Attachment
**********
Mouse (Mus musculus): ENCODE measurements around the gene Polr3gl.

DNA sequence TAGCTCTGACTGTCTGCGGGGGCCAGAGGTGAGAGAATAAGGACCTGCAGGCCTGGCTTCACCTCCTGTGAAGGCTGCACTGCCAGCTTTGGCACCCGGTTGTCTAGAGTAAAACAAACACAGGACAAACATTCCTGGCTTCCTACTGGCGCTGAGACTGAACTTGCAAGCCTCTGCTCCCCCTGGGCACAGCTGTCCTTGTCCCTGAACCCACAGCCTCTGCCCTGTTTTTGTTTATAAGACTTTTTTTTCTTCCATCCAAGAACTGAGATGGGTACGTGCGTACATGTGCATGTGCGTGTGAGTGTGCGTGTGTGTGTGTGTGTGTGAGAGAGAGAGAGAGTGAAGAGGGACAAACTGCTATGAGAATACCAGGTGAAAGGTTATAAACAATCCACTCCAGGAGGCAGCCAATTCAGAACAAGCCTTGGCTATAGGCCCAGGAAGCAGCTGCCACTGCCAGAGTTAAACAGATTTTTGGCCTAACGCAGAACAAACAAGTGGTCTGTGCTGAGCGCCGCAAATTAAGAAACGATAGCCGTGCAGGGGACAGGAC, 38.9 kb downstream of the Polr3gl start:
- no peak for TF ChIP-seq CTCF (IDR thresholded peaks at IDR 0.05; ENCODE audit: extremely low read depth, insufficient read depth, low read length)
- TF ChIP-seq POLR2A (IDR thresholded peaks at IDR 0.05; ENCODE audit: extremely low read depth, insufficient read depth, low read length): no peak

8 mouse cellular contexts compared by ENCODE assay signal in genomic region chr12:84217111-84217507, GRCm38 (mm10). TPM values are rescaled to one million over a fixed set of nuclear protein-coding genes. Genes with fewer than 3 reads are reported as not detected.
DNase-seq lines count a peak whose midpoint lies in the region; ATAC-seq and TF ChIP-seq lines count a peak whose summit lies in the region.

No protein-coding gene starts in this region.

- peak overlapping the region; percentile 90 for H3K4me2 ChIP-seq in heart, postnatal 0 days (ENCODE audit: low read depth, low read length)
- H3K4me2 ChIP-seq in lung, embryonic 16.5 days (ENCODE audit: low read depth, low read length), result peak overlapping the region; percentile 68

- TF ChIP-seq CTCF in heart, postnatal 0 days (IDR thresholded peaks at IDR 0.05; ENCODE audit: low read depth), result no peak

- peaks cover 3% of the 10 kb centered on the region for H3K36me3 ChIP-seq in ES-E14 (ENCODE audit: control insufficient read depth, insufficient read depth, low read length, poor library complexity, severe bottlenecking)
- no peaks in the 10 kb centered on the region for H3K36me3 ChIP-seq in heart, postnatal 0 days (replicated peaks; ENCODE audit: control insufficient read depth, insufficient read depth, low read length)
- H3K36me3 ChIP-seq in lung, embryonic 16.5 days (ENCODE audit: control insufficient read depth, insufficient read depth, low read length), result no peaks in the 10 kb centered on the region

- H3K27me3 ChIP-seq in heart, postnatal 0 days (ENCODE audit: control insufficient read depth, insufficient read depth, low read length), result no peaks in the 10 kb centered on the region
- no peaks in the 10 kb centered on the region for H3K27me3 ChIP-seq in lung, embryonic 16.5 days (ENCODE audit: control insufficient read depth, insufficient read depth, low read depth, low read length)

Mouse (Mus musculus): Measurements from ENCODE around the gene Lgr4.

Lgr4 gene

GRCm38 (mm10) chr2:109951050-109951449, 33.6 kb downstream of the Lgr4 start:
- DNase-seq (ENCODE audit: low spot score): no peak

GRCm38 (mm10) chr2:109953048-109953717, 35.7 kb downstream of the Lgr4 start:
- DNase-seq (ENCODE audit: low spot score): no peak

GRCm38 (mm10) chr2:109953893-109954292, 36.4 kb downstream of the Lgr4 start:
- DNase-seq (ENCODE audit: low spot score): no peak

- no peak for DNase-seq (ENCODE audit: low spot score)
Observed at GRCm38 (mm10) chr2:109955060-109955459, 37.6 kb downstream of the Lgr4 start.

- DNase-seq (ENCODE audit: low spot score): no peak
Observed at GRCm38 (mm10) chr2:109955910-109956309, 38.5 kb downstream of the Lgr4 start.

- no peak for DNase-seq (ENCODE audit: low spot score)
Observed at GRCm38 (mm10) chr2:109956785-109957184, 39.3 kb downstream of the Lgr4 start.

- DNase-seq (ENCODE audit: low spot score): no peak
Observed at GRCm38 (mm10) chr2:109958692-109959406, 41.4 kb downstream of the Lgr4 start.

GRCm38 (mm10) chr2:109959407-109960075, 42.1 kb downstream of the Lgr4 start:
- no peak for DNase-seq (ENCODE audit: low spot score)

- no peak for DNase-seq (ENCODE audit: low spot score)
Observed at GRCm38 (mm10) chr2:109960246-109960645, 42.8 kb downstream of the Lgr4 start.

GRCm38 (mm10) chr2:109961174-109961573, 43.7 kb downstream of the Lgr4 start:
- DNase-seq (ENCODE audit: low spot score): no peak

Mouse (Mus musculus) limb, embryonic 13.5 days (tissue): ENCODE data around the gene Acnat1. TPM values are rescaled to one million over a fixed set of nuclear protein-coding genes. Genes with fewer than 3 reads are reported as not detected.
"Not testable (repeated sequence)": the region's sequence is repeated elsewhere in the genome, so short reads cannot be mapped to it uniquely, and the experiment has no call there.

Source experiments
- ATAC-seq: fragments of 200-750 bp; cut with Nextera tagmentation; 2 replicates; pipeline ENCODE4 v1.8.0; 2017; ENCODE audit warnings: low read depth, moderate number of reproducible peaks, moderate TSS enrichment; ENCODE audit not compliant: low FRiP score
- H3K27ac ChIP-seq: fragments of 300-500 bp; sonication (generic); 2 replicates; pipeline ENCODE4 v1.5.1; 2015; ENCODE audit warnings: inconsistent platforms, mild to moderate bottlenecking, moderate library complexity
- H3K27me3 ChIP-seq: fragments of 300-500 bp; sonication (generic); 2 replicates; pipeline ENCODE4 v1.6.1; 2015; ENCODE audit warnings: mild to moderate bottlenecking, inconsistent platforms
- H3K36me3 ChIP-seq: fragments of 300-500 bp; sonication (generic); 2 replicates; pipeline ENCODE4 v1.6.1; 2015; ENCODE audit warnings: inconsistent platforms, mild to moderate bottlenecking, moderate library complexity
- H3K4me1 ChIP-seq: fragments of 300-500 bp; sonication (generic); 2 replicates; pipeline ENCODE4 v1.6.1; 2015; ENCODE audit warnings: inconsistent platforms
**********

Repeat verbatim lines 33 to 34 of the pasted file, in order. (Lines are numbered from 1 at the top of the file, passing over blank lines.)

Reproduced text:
- no peak for DNase-seq (ENCODE audit: low spot score)

- no peak for DNase-seq (ENCODE audit: low spot score)